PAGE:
Tip: You will need a good sharp, serrated knife to cut thin slices... otherwise the dough can have the tendency to crumble on you. And you have to be patient when cutting... just take your time and cut slowly and thinly. But it helps a ton if you freeze the almond loaf and then cut slices as thin as you can.
Also, if you don't like super-crunchy cookies, opt to bake them for less... I ended up baking a few for half the time( didn't turn them over), allowed them to cool on the baking sheet and they were still crispy with a slight chew.
You will need:
2 cups all purpose flour
1/3 cups finely shredded unsweetened coconut*
1/4 teaspoon baking soda
4 ounces (1 stick) unsalted butter, chilled and cut into small pieces
1 1/3 cups raw coarse cane sugar (or turbinado/demerara )
1/2 teaspoon ground cinnamon
1/3 cup water
1/2 tsp almond extract
1 tsp vanilla extract
1 cup sliced raw almonds
* feel free to omit coconut and use 1/3 cup of flour instead
1. In a bowl add flour, baking soda and coconut. Whisk thoroughly to aerate. Set aside.
2. In a medium saucepan over low heat, combine the butter, sugar, cinnamon, and water. Stir occasionally just until the butter melts.... you don't want the mixture to boil( you still want to have some sugar bits in the mixture which gives the cookies that crunchy texture).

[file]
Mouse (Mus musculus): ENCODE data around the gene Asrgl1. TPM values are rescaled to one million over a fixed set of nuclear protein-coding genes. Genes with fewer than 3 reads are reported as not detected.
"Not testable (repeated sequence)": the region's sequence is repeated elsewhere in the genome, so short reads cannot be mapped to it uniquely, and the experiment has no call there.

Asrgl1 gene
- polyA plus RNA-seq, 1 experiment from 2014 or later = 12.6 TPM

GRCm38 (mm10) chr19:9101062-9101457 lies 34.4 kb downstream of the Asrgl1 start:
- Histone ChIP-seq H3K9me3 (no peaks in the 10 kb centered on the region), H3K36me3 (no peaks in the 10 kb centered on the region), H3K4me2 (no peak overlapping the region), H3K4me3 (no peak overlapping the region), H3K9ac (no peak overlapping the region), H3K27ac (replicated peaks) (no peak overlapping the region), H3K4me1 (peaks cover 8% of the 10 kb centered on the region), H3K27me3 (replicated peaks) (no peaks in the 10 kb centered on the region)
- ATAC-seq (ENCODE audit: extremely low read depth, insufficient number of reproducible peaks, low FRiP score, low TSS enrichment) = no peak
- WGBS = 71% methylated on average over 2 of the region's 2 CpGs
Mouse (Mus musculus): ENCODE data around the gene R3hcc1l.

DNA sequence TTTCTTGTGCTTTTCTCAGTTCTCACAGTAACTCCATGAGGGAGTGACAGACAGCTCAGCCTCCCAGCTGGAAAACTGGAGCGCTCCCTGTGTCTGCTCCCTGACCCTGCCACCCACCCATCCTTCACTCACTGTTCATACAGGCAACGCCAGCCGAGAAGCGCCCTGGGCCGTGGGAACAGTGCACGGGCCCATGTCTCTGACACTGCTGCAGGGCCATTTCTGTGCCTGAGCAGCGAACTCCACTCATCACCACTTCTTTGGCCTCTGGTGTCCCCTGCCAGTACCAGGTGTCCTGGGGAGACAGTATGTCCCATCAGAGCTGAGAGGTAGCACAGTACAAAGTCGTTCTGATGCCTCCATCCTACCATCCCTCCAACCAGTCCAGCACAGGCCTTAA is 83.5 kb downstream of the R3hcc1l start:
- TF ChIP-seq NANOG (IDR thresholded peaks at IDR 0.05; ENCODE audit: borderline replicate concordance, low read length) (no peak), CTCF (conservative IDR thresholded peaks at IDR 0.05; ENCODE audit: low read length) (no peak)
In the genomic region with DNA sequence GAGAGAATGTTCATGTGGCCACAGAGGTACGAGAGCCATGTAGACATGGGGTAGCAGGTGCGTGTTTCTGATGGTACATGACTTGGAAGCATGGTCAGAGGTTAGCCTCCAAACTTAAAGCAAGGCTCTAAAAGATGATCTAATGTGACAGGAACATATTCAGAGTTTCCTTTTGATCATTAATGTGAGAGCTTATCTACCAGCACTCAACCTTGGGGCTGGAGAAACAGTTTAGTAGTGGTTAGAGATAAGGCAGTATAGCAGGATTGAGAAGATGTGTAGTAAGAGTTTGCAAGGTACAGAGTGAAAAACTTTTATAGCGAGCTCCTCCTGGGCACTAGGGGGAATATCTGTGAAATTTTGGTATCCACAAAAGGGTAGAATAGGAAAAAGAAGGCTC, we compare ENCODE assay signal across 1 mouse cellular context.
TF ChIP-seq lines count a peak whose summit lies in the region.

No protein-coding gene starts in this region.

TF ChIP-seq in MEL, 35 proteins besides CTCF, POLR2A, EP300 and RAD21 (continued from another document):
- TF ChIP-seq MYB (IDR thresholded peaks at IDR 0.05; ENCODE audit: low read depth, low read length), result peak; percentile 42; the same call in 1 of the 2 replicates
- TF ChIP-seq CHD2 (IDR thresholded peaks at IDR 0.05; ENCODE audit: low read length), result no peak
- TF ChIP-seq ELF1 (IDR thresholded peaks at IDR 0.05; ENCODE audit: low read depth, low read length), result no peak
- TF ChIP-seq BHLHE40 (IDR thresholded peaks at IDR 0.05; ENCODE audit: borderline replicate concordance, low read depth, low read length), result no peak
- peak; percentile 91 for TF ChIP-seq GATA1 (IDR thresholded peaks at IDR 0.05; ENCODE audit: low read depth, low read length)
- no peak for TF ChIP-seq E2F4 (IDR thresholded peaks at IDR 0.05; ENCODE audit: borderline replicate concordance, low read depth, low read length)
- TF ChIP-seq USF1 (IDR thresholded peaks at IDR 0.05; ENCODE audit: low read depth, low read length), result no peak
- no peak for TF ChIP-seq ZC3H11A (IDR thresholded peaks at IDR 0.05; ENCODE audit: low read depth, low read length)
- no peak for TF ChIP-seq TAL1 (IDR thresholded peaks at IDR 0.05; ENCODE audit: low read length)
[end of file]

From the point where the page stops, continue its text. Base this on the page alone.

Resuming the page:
3. Take off heat, add almond and vanilla extract. Stir in the almonds... and set aside to cool to lukewarm.
4. Pour the almond- sugar mixture over the dry ingredients, all at once. Stir thoroughly until well blended.
5. Line an 8.5 x 4.5 inch loaf pan with plastic wrap. Press the soft dough well into the pan and level out. Cover surface with plastic wrap and refrigerate(or freeze) until firm. I left mine in the fridge for an hour(while I went for a walk:).... and was able to cut through the loaf as you would through fudge. But it really is much easier if the loaf is frozen.
~ Adjust rack to lower third of oven and preheat oven to 325 degrees F.~
~Line 2 large baking sheets with parchment paper.~
1. Remove the firm dough from pan and place on a cutting board( I find it best to place a parchment paper on top of the cutting board, as the dough has a tendency to stick a bit).
2. Using a sharp, serrated knife, slice cookies as thin as you can.... 1/8-1/4 inch, crosswise. You can leave the slices large, or opt to cut them in smaller squares. I like to use a gentle sawing action when cutting through the slices.... if you just press down on the dough, it makes the slices uneven and not so nice looking... plus the dough sort of crumbles on you. You won't have to deal with this if the loaf is frozen.
3. Place cookies on parchment-lined baking sheet, spacing the cookies about 1/2 inch apart on the baking sheets.... they do puff up slightly.
4. Place baking sheet on the lower third rack and bake(one sheet at a time)... for 8 to 10 minutes... or until the undersides are light golden.
5. Turn cookies over and then bake for an additional 8 to 10 minutes, or until crisp and golden. Do be careful as they can burn quite easily. The cookies may seem soft, but will really crisp up as they continue to cool. Though baking time depends on cookie thickness. Allow cookies to cool completely.
6. Repeat with rest of cookies. Store cookies in an airtight container.